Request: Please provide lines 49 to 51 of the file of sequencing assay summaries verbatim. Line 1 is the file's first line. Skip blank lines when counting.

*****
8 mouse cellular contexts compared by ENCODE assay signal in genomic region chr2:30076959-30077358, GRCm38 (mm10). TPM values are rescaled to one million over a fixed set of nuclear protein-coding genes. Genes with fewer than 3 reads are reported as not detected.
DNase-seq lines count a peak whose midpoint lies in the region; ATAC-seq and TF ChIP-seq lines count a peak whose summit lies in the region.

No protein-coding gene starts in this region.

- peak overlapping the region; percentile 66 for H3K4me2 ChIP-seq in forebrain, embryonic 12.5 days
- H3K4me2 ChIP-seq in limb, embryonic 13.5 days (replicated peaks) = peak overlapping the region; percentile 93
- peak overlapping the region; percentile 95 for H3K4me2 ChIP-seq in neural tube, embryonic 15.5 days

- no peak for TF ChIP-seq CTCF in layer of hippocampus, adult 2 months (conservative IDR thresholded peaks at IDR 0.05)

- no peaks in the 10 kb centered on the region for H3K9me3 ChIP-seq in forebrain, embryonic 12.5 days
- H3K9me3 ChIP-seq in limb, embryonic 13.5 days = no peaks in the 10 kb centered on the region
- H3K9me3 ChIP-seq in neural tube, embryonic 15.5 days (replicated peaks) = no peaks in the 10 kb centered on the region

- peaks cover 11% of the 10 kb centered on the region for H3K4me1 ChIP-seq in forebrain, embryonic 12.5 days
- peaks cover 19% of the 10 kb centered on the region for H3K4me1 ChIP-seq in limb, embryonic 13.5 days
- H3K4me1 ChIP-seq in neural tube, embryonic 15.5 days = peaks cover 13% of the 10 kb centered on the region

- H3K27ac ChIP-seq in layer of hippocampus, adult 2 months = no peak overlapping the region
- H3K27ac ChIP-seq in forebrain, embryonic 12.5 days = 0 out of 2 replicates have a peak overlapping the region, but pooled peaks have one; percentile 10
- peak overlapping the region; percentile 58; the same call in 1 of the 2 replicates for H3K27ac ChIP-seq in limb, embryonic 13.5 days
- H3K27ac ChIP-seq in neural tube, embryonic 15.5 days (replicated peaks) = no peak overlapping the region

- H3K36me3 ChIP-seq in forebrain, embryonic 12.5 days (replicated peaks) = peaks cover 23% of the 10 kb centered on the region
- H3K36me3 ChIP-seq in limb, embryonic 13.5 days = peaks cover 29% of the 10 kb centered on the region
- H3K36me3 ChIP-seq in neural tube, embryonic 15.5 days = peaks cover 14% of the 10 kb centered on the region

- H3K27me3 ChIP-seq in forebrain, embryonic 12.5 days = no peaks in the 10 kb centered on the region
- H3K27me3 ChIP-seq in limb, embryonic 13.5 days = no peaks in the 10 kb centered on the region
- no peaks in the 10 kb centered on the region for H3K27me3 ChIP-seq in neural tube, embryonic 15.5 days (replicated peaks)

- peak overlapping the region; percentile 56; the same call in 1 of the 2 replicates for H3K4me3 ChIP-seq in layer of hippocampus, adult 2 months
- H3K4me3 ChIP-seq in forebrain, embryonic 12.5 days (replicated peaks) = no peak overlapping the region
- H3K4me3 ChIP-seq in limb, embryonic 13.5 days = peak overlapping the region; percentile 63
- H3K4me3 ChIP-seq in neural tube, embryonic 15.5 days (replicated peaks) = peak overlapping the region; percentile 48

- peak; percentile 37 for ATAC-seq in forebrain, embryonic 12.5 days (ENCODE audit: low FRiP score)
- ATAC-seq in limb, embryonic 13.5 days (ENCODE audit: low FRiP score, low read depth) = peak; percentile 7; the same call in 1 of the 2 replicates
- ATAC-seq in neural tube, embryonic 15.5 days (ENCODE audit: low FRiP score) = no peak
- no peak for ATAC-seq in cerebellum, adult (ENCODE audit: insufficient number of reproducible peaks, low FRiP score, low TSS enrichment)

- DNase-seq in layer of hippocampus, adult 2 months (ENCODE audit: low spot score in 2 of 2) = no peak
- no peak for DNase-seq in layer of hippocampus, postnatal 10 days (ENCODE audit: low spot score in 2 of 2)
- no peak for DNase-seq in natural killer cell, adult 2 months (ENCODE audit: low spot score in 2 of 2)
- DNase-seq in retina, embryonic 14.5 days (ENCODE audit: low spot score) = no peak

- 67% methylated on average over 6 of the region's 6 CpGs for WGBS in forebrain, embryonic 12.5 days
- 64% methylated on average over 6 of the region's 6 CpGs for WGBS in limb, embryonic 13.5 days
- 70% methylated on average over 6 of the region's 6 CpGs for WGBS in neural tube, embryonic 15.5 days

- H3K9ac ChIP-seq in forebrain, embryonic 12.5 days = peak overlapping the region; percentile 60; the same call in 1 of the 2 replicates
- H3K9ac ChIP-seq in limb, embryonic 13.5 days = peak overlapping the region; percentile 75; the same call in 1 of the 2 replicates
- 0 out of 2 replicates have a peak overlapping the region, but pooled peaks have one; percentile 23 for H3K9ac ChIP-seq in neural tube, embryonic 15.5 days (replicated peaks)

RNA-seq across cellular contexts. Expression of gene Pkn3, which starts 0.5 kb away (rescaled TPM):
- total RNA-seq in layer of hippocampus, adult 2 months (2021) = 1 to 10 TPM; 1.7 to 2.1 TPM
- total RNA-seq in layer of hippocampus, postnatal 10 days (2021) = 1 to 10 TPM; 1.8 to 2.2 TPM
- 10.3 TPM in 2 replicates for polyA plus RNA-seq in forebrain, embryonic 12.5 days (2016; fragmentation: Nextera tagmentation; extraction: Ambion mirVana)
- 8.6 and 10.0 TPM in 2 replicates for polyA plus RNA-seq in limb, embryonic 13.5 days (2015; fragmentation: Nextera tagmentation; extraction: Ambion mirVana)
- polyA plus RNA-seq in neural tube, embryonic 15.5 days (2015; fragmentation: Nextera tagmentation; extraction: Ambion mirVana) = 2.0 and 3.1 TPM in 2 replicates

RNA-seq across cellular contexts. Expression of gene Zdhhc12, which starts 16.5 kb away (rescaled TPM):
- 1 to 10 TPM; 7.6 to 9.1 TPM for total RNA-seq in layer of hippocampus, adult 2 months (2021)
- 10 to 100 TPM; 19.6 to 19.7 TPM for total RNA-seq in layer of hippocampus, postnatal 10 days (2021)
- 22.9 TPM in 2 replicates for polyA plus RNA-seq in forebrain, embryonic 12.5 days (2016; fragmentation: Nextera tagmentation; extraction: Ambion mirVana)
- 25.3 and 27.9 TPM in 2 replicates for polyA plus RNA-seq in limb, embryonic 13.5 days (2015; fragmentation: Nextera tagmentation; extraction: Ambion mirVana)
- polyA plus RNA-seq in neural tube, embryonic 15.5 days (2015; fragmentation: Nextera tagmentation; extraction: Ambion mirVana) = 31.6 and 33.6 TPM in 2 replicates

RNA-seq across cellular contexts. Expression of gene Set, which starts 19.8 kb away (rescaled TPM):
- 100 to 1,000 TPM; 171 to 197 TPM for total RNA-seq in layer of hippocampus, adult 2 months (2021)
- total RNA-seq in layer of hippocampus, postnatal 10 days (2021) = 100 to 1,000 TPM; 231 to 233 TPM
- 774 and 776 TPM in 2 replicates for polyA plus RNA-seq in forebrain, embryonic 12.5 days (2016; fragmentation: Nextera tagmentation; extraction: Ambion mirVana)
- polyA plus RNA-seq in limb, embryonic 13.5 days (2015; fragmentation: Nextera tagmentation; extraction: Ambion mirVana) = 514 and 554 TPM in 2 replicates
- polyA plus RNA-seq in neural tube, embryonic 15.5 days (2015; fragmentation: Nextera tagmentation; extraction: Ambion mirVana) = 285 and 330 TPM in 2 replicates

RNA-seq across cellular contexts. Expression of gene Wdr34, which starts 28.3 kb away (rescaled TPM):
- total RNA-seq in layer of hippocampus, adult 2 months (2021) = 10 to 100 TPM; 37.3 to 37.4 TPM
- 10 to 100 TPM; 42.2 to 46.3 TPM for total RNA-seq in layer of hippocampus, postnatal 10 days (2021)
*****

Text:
- 1 to 10 TPM; 7.6 to 9.1 TPM for total RNA-seq in layer of hippocampus, adult 2 months (2021)
- 10 to 100 TPM; 19.6 to 19.7 TPM for total RNA-seq in layer of hippocampus, postnatal 10 days (2021)
- 22.9 TPM in 2 replicates for polyA plus RNA-seq in forebrain, embryonic 12.5 days (2016; fragmentation: Nextera tagmentation; extraction: Ambion mirVana)